The Rising American Electorate – unmarried women, people of color, and young people – are frustrated with the economy and health care costs under Donald Trump and, as a result, are more motivated to vote in the midterm elections, according to the latest groundbreaking research from Women’s Voices Women Vote Action Fund (WVWVAF) and Democracy Corps. Democrats are up five points in the 33 GOP-held Cook competitive House races. And the Trump-Republican midterm strategy to run on tax cuts for the rich and increase polarization is backfiring – actually pushing RAE and college women voters to become more likely to vote in November.
Wave Two of this innovative research program in twelve battleground states with key gubernatorial, Senate, Congressional, and state legislative races combines a phone poll of 1,000 registered voters with an on-going web-panel of the same 1,800 RAE voters and white working class women from April’s Wave One study.
“Donald Trump lives in a fantasy land on the economy. Not only are Republicans failing to help the Rising American Electorate with wages that don’t keep up with costs like health care, they pushed through tax cuts for the rich that aren’t benefitting the RAE,” said Page Gardner, president and founder of Women’s Voices Women Vote Action Fund. “Trump and the Republicans’ failure to improve the economy and health care for the RAE is leading to increases in motivation to vote in the midterms from unmarried women, people of color, and young people.”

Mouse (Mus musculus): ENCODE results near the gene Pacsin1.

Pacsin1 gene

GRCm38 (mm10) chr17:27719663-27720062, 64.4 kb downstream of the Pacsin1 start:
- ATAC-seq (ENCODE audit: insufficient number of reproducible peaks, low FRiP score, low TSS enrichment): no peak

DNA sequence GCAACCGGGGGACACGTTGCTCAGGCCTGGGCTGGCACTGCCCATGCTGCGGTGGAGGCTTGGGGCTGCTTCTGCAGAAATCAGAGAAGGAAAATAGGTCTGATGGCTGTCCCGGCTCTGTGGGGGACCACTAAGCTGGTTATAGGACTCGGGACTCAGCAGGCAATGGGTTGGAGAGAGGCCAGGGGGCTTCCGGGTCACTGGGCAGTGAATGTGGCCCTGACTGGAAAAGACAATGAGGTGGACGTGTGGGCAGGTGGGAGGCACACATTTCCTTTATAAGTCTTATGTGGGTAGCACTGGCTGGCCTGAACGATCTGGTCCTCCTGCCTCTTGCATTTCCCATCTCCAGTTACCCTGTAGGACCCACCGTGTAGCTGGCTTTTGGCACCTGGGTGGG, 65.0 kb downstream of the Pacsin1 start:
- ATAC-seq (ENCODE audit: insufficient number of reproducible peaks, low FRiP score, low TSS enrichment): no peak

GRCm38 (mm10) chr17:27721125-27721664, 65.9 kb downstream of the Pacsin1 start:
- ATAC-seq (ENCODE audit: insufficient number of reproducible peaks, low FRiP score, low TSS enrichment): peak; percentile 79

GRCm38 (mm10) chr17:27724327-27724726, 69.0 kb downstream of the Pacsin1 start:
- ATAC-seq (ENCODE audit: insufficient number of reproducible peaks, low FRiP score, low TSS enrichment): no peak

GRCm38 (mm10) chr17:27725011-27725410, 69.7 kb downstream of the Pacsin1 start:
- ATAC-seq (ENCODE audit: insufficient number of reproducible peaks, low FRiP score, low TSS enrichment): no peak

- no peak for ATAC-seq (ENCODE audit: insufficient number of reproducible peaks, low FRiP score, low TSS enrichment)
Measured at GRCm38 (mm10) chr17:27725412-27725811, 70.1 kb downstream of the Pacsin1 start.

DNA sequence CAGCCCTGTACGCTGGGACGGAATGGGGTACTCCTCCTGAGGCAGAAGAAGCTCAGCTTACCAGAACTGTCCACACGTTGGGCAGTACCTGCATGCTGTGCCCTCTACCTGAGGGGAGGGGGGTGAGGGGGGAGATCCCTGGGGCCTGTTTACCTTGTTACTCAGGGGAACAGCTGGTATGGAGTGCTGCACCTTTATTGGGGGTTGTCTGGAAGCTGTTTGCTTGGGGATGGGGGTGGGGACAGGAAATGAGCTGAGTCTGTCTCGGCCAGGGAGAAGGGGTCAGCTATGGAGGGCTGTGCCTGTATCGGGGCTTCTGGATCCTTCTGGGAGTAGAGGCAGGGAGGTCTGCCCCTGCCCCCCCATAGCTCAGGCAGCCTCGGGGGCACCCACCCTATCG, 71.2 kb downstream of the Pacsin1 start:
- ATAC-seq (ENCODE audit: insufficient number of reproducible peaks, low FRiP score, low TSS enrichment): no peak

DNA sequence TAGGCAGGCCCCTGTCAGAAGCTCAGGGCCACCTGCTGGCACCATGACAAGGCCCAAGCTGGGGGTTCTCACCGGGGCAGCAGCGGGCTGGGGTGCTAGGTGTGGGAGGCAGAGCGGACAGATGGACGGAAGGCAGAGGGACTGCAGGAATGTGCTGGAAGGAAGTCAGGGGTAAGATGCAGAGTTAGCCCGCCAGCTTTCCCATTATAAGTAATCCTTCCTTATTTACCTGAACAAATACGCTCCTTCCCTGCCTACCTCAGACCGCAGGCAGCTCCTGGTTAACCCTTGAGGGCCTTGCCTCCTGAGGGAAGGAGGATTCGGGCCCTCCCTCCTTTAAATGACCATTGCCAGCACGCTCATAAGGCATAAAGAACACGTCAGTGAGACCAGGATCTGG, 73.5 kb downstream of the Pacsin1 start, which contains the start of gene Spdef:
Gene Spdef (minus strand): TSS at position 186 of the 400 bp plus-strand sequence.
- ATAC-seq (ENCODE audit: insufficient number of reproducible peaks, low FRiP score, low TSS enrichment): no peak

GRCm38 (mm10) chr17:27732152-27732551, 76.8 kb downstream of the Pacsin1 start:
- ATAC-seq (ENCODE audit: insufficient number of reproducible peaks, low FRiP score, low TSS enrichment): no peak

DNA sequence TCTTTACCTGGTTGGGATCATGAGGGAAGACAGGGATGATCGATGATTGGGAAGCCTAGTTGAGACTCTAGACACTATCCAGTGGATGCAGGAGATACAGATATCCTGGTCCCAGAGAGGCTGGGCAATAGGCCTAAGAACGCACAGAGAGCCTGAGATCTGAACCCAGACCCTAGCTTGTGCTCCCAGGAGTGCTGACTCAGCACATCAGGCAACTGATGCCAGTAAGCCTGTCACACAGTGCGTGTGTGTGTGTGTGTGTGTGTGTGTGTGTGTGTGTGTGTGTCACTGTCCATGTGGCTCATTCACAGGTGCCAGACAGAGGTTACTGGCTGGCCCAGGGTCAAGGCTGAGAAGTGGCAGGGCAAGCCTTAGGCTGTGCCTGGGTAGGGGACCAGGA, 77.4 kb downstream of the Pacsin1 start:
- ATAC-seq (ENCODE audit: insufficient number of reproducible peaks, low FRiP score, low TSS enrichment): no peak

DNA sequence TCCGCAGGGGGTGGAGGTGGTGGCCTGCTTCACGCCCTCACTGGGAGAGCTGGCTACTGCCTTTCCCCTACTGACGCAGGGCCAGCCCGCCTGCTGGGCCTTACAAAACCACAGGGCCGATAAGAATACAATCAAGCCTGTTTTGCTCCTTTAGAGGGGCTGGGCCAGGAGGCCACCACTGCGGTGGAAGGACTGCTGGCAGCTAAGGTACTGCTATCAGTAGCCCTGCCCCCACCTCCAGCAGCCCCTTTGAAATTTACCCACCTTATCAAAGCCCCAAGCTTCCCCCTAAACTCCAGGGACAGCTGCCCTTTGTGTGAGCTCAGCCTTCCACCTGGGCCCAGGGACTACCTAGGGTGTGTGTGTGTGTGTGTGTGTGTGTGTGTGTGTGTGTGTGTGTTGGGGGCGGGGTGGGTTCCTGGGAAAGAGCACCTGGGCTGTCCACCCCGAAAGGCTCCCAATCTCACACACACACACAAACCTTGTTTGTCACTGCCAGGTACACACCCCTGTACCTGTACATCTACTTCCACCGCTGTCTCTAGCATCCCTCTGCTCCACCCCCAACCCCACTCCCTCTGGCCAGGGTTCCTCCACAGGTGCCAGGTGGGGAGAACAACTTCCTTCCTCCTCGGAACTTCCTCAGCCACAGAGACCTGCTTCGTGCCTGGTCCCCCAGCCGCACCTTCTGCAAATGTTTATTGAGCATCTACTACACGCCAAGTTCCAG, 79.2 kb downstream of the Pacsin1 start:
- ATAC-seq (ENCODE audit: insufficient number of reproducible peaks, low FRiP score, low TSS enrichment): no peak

The latest online panel and phone poll in 12 battleground states – Arizona, Colorado, Florida, Georgia, Michigan, Minnesota, Nevada, New Mexico, Ohio, Pennsylvania, Tennessee, and Wisconsin – shows that races for Governor, Senate, and Congress are nationalizing as Donald Trump’s approval remains unchanged over the last two months. In 33 Cook Political competitive races where the seat is currently by a Republican, the head-to-head has a generic Democrat leading by five points.
The RAE remains concerned that wages aren’t keeping up with costs, especially health care and prescription drug costs. At the same time, there are warning signs among millennials and African Americans who are less likely to turnout in the battleground.
This research is part of WVWVAF’s investment in groundbreaking research with Democracy Corps and Greenberg Research to chart and measure the shifting perceptions and engagement of the Rising American Electorate – unmarried women, people of color, and millennials – and white working class women voters under the Trump Administration. The innovative research program combines a phone poll of 1,000 registered voters with an on-going web-panel of 1,800 Rising American Electorate voters – unmarried women, people of color, and young people – and white working class women to track shifts among the issues, messages, and voting blocs that will determine control of Congress, governors’ mansions, and state legislatures across the country.